About this neuroscience research article
Study co-authors include corresponding author Antonio Damasio, co-director of the Brain and Creativity Institute; Mary Helen Immordino-Yang, Reihane Borgati and Kingson Man, all from the Brain and Creativity Institute. Other co-authors were Andrew Gordon of the USC Institute for Creative Technologies and Ashish Vaswani of Google Brain.
Funding: The research is supported by the Institute for New Economic Thinking and the Defense Advanced Research Projects Agency (grant number D12AP00069).
Source: USC Image Source: NeuroscienceNews.com image is credited to Morteza Dehghani, et al. Original Research:Abstract for “Decoding the neural representation of story meanings across languages” by Morteza Dehghani, Reihane Boghrati, Kingson Man, Joe Hoover, Sarah I. Gimbel, Ashish Vaswani, Jason D. Zevin, Mary Helen Immordino-Yang, Andrew S. Gordon, Antonio Damasio, and Jonas T. Kaplan in Human Brain Mapping. Published online September 20 2017 doi:10.1002/hbm.23814
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[cbtabs][cbtab title=”MLA”]USC “Found in Translation: Universal Brain Activity When People Find Meaning in Stories, Regardless of Language.” NeuroscienceNews. NeuroscienceNews, 5 October 2017. <https://neurosciencenews.com/brain-activity-language-stories-7669/>.[/cbtab][cbtab title=”APA”]USC (2017, October 5). Found in Translation: Universal Brain Activity When People Find Meaning in Stories, Regardless of Language. NeuroscienceNews. Retrieved October 5, 2017 from https://neurosciencenews.com/brain-activity-language-stories-7669/[/cbtab][cbtab title=”Chicago”]USC “Found in Translation: Universal Brain Activity When People Find Meaning in Stories, Regardless of Language.” https://neurosciencenews.com/brain-activity-language-stories-7669/ (accessed October 5, 2017).[/cbtab][/cbtabs]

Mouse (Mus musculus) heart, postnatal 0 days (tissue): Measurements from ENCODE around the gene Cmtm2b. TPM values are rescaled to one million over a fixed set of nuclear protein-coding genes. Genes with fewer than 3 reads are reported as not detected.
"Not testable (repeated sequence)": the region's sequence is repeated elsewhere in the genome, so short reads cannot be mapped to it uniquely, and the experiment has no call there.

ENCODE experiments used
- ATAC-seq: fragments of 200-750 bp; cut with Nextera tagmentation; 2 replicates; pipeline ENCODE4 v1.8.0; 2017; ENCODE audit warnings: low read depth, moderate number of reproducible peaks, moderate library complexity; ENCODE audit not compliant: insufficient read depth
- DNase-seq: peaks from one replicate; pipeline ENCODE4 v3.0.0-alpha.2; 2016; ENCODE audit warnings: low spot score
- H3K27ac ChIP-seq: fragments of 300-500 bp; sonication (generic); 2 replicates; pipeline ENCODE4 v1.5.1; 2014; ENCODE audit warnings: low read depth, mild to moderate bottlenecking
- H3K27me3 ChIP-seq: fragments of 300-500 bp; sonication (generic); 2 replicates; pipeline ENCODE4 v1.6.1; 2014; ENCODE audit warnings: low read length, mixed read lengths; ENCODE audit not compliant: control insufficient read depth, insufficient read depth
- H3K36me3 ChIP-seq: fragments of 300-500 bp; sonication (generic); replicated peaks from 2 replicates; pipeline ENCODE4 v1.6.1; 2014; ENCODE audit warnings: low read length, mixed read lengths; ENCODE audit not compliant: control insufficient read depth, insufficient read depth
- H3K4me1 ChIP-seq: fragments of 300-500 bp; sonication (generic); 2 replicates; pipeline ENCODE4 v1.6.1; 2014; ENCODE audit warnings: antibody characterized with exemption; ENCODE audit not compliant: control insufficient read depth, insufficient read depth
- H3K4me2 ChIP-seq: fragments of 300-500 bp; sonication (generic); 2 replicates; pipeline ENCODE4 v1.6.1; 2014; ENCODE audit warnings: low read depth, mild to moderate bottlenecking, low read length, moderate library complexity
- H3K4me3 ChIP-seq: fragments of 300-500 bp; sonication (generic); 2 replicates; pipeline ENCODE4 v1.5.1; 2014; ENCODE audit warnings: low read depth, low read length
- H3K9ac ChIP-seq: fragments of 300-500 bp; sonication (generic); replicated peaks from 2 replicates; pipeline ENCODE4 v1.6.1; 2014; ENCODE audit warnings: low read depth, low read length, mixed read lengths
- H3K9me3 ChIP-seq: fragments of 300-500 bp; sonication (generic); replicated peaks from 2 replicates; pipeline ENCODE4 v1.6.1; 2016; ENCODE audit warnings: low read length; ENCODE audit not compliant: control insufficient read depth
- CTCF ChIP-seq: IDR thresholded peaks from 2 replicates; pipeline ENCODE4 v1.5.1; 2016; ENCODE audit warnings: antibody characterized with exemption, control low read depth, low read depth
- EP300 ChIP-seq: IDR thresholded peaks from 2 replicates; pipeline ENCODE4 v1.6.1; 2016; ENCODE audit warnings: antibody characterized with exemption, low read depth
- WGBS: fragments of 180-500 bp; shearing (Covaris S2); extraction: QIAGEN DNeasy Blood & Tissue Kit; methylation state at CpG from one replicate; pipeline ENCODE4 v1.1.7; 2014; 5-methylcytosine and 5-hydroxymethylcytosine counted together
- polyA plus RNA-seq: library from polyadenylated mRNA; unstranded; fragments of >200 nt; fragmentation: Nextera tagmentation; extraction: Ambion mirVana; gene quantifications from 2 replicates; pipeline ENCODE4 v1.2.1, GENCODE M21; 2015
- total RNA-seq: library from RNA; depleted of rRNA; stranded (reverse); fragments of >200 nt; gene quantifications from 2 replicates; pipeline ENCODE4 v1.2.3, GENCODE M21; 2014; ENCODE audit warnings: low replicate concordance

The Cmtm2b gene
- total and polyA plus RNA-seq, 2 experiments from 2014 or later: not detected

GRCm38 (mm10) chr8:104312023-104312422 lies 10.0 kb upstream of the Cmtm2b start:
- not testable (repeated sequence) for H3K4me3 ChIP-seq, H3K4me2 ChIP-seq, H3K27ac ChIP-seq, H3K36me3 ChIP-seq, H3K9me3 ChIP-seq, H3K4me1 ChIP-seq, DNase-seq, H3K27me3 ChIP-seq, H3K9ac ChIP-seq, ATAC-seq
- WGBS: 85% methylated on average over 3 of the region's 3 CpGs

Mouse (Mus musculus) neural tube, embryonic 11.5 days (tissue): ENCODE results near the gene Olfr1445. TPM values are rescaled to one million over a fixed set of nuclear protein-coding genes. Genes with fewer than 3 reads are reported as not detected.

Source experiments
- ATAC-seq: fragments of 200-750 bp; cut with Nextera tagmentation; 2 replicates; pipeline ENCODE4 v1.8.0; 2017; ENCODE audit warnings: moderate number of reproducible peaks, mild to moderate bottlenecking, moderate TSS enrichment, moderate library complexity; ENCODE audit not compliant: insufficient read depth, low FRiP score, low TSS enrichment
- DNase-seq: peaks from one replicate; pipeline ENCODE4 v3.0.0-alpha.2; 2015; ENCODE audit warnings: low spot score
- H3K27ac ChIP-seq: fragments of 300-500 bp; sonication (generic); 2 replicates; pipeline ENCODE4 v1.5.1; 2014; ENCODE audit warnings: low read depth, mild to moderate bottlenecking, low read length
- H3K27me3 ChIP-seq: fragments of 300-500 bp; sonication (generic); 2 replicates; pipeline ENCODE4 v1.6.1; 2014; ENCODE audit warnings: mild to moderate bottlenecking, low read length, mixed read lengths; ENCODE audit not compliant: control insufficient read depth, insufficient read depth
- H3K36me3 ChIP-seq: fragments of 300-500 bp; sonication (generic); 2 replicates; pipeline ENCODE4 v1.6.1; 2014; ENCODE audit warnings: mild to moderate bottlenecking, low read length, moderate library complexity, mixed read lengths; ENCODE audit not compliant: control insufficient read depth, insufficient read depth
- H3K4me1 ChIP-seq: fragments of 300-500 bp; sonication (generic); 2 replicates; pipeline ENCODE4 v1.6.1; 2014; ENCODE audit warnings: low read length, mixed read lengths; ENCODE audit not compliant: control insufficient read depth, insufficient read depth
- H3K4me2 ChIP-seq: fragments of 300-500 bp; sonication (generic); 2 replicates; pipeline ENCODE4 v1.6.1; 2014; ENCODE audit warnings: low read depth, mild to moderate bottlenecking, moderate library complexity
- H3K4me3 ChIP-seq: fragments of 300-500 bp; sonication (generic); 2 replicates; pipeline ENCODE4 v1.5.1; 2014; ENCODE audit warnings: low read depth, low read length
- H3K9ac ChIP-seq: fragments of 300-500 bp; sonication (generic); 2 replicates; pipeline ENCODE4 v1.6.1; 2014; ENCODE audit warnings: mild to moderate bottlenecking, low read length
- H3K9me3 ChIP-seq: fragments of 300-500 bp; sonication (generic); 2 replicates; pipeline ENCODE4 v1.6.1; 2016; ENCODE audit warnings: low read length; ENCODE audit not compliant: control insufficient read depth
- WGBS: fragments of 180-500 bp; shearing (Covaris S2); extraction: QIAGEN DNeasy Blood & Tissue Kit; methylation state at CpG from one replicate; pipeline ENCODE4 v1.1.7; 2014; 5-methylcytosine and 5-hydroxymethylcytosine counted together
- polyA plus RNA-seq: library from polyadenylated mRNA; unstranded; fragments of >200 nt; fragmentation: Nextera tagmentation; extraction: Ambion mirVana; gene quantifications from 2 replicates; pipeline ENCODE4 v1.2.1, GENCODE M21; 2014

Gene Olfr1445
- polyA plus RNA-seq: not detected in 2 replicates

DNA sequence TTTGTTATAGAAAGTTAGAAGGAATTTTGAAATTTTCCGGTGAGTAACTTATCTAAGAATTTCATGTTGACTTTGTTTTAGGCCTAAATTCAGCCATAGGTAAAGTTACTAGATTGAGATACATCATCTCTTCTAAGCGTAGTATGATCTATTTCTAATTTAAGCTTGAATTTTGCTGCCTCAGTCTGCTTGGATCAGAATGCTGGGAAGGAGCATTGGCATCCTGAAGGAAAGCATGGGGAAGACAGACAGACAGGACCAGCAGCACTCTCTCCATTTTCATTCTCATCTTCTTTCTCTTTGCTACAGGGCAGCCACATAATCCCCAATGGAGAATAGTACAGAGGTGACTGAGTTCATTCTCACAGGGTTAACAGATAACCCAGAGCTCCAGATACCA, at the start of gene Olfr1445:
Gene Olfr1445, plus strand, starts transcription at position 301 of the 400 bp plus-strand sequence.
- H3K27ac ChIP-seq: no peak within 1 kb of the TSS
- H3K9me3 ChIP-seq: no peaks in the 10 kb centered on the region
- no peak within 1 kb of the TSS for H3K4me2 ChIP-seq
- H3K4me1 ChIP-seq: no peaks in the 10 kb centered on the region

Decoding the neural representation of story meanings across languages
Drawing from a common lexicon of semantic units, humans fashion narratives whose meaning transcends that of their individual utterances. However, while brain regions that represent lower-level semantic units, such as words and sentences, have been identified, questions remain about the neural representation of narrative comprehension, which involves inferring cumulative meaning. To address these questions, we exposed English, Mandarin, and Farsi native speakers to native language translations of the same stories during fMRI scanning. Using a new technique in natural language processing, we calculated the distributed representations of these stories (capturing the meaning of the stories in high-dimensional semantic space), and demonstrate that using these representations we can identify the specific story a participant was reading from the neural data. Notably, this was possible even when the distributed representations were calculated using stories in a different language than the participant was reading. Our results reveal that identification relied on a collection of brain regions most prominently located in the default mode network. These results demonstrate that neuro-semantic encoding of narratives happens at levels higher than individual semantic units and that this encoding is systematic across both individuals and languages.
“Decoding the neural representation of story meanings across languages” by Morteza Dehghani, Reihane Boghrati, Kingson Man, Joe Hoover, Sarah I. Gimbel, Ashish Vaswani, Jason D. Zevin, Mary Helen Immordino-Yang, Andrew S. Gordon, Antonio Damasio, and Jonas T. Kaplan in Human Brain Mapping. Published online September 20 2017 doi:10.1002/hbm.23814